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NCRC Member Profile: HomesteadCS

NCRC’s membership includes more than 600 community-focused organizations in 44 states. Here’s an introduction to one of them, HomesteadCS in Lafayette, Indiana, from their Executive Director, Marie Morse.

Tell us about the organization’s mission/focus area.

We work in 10 Indiana counties. Our mission is to provide education and other resources to increase affordable, sustainable housing opportunities and financial stability in the communities we serve and to be a catalyst for the development and revitalization of our neighborhoods.  

Describe a current challenge in your community and how your organization is addressing this.

We have spent quite a bit of time on the issue of payday lending. We are members of several state organizations that work to get our payday interest rate lowered to 36% APR. The current allowable APR is 391%. We have developed a small dollar loan program to address this issue, but we need to continue to expand that reach. Our program has lent over $2 million and has saved our families over $3 million in fees and interest. We also work on the lack of affordable housing and are members of several local organizations that are working towards this. We are in the process of building a new affordable senior housing development that will be in addition to our current 74 units of senior housing. Our foreclosure and eviction prevention programs help families stay in the homes they have. We have saved over $158 million worth of homes from foreclosure since the 2008 crisis and we continue to help families access federal and state funds for both rental and homeownership.  

Have you collaborated, or would you like to collaborate with other organizations to successfully achieve a goal?

We strongly believe in partnerships and are always looking for like minded organizations to achieve greater accomplishments than we can do on our own. We are members of several state and local groups that also work towards our goals. We partnered with another Indiana organization and three organizations from Texas to begin our small dollar loan program. We don’t believe in starting from scratch and are happy to lend any knowledge or successes we have, along with things that didn’t work as planned.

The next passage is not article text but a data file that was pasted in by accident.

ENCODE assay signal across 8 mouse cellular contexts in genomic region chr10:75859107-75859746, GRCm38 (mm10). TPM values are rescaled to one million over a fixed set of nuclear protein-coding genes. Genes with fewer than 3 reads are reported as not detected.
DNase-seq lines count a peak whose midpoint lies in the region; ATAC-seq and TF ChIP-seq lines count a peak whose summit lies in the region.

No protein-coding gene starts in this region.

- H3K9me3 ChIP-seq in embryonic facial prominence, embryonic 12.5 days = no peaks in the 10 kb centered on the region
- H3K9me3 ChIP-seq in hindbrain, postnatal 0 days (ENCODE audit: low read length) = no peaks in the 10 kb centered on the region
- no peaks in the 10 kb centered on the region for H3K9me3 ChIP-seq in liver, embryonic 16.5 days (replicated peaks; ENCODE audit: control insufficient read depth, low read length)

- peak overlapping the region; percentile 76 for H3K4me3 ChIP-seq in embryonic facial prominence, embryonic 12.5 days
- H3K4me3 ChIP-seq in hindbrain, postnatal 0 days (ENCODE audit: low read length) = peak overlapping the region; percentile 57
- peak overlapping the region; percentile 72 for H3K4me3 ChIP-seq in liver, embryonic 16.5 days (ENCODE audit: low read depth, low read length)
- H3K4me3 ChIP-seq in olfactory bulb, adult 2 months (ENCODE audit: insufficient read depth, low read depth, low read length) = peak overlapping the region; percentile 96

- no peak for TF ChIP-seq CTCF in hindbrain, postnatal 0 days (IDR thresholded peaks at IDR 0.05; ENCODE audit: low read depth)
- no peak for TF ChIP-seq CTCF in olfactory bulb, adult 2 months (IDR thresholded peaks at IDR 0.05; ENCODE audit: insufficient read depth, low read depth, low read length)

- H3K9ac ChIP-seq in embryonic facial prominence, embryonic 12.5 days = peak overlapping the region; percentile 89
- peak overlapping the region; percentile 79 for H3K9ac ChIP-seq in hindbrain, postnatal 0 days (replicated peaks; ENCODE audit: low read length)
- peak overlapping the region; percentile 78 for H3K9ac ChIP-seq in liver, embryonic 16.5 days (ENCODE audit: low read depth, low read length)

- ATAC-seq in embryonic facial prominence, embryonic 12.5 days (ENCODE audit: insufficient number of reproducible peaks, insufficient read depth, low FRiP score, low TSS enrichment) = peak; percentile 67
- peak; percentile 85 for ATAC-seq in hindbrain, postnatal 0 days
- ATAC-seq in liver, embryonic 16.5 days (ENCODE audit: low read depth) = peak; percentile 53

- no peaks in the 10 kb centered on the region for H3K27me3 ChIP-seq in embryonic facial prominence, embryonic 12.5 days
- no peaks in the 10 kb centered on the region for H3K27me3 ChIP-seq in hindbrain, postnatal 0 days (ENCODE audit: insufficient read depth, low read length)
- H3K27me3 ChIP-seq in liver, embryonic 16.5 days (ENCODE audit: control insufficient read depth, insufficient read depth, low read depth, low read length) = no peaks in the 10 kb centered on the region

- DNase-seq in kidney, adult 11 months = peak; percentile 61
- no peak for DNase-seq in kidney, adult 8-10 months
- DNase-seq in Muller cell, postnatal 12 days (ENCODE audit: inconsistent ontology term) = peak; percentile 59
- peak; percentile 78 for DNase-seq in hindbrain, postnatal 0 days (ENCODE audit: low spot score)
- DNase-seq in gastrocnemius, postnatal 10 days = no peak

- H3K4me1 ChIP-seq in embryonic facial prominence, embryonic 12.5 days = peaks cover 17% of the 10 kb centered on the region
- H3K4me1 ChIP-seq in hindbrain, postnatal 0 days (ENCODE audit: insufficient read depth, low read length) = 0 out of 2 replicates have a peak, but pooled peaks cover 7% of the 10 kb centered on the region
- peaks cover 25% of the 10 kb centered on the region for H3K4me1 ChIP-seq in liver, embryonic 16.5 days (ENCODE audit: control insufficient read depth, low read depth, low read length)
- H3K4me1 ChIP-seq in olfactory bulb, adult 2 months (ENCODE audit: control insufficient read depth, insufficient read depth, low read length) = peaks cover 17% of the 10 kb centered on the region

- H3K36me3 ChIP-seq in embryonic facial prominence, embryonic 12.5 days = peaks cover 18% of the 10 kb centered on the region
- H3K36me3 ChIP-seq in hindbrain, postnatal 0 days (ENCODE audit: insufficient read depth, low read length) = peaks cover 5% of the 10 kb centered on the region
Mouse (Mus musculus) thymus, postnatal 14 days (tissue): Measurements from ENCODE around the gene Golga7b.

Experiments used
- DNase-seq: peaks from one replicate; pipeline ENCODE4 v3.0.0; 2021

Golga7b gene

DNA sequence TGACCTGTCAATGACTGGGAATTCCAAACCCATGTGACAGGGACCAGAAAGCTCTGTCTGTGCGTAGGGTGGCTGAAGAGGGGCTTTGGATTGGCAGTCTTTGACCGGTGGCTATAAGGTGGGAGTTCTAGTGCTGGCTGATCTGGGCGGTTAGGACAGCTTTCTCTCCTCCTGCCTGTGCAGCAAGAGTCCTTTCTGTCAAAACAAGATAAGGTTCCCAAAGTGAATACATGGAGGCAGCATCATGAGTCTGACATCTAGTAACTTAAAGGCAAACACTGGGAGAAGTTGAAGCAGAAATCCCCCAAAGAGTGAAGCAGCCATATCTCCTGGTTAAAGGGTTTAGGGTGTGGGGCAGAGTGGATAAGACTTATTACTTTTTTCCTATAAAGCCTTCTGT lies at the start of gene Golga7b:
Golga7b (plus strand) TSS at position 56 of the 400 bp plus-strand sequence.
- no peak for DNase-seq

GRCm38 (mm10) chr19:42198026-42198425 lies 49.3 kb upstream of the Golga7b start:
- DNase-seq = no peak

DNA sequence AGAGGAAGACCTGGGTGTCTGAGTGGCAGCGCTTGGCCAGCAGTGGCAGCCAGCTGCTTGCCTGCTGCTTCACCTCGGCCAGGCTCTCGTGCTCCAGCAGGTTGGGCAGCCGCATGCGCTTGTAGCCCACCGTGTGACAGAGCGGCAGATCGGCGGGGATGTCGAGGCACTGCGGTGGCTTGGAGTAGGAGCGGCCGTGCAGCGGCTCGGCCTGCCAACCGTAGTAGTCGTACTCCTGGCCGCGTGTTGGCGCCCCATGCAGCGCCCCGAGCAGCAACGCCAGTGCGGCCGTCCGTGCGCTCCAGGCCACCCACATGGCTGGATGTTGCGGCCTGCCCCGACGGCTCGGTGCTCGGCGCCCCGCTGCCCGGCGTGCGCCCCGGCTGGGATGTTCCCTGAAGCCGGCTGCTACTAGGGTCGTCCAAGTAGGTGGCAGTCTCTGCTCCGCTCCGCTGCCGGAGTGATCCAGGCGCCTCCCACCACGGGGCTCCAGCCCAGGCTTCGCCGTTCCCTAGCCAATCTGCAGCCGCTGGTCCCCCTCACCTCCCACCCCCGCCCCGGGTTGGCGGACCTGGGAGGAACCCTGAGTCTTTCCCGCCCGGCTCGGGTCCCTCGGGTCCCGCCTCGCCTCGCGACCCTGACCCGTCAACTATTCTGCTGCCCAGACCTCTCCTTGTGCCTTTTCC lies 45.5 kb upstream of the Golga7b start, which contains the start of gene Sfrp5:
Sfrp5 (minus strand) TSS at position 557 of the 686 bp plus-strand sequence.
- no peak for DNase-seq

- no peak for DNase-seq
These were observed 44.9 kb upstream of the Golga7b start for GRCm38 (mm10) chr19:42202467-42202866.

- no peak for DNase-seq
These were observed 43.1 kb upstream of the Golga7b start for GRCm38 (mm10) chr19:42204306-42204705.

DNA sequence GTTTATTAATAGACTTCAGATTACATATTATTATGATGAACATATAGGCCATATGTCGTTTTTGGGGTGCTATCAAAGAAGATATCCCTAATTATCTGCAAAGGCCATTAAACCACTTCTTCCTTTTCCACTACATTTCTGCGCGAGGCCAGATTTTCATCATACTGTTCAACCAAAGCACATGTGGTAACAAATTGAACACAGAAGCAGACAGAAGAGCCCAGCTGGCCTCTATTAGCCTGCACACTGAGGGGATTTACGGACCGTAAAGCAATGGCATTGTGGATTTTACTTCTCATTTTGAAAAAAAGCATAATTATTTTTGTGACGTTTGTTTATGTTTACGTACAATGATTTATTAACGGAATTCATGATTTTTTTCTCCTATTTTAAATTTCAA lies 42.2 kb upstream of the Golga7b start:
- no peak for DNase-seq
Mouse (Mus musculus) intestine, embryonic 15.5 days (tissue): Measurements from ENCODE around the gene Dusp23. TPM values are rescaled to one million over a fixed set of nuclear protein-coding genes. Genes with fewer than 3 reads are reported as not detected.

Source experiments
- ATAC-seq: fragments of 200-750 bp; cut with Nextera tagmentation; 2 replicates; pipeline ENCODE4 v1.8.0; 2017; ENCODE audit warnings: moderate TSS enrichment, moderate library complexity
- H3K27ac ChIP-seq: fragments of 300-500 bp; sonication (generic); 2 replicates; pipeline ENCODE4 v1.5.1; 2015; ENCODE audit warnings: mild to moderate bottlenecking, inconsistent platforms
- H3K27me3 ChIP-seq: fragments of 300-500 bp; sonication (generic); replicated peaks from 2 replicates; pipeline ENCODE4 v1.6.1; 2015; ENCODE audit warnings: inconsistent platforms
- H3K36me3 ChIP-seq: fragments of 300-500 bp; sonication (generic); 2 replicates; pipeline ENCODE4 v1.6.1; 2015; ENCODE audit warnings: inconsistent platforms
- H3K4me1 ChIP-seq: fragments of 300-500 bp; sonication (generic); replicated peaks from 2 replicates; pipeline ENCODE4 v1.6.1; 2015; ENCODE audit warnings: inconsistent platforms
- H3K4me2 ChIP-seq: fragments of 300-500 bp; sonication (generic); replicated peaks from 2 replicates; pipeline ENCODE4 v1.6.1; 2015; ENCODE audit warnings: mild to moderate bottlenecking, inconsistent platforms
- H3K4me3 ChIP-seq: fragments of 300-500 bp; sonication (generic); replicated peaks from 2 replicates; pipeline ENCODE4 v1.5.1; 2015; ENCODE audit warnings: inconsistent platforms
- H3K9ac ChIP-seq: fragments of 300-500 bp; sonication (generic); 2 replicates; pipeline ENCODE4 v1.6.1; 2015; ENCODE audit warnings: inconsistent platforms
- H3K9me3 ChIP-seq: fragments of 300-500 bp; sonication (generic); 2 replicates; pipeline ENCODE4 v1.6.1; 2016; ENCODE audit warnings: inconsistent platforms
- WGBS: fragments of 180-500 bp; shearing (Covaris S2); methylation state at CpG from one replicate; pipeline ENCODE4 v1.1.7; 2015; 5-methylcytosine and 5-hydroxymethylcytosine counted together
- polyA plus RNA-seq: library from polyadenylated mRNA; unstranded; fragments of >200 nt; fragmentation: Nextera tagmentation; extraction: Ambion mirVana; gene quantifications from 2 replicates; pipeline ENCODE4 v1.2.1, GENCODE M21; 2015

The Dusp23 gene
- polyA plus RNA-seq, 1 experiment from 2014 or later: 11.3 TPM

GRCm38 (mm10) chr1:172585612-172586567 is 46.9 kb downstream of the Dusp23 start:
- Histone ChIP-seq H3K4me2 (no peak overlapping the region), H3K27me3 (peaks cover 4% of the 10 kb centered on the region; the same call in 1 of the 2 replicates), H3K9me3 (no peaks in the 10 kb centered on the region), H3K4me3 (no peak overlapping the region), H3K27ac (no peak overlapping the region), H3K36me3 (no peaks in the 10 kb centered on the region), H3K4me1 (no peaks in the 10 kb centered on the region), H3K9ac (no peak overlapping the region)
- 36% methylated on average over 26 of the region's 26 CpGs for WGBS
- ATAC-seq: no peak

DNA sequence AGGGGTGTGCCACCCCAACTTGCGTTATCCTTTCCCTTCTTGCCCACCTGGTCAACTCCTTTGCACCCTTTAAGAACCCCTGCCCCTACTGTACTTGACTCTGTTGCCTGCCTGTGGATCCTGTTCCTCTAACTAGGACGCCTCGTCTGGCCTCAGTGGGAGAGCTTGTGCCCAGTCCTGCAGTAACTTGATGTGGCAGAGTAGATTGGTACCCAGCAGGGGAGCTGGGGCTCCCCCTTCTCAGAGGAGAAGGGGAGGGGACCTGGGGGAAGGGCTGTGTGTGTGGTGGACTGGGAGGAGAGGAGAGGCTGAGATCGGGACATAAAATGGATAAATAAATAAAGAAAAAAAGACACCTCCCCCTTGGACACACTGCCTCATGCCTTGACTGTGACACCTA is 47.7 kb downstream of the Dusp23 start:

Why did you decide to join NCRC?

We originally became a member in order to better access housing counseling funds. However, we have found many more reasons to stay. Our organization is very interested in ensuring that families have a safe, decent place to live. We work to educate them on housing options and we work with our legislators to offer better state and federal solutions to housing. We use the Community Reinvestment Act to partner with lenders and we are very interested in consumer protection, equity in housing, fair lending and fair housing for all. These interests align well with what NCRC is about. 

Please share a success story or memorable moment from your work.  

A client contracted thyroid cancer and had to have surgery. She was off work for the surgery and recuperation. She was just back to work when COVID-19 hit, and then she was laid off. She began looking for work but was behind on her mortgage. When she finally returned to work, she was able to make her payment but unable to make a dent in her delinquency. We were able to have her mortgage reinstated so she was able to carry forward with her dream of homeownership.

Connect with HomesteadCS on TwitterFacebook, Instagram, and their website.

Marie Morse is the Executive Director of HomesteadCS.

Pictured is a collage of HomesteadCS staff and some families they have helped featured in their entryway, courtesy of Marie Morse.

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Redlining and Neighborhood Health

Before the pandemic devastated minority communities, banks and government officials starved them of capital.

Lower-income and minority neighborhoods that were intentionally cut off from lending and investment decades ago today suffer not only from reduced wealth and greater poverty, but from lower life expectancy and higher prevalence of chronic diseases that are risk factors for poor outcomes from COVID-19, a new study shows.

The new study, from the National Community Reinvestment Coalition (NCRC) with researchers from the University of Wisconsin–Milwaukee Joseph J. Zilber School of Public Health and the University of Richmond’s Digital Scholarship Lab, compared 1930’s maps of government-sanctioned lending discrimination zones with current census and public health data.

Table of Content

  • Executive Summary
  • Introduction
  • Redlining, the HOLC Maps and Segregation
  • Segregation, Public Health and COVID-19
  • Methods
  • Results
  • Discussion
  • Conclusion and Policy Recommendations
  • Citations
  • Appendix

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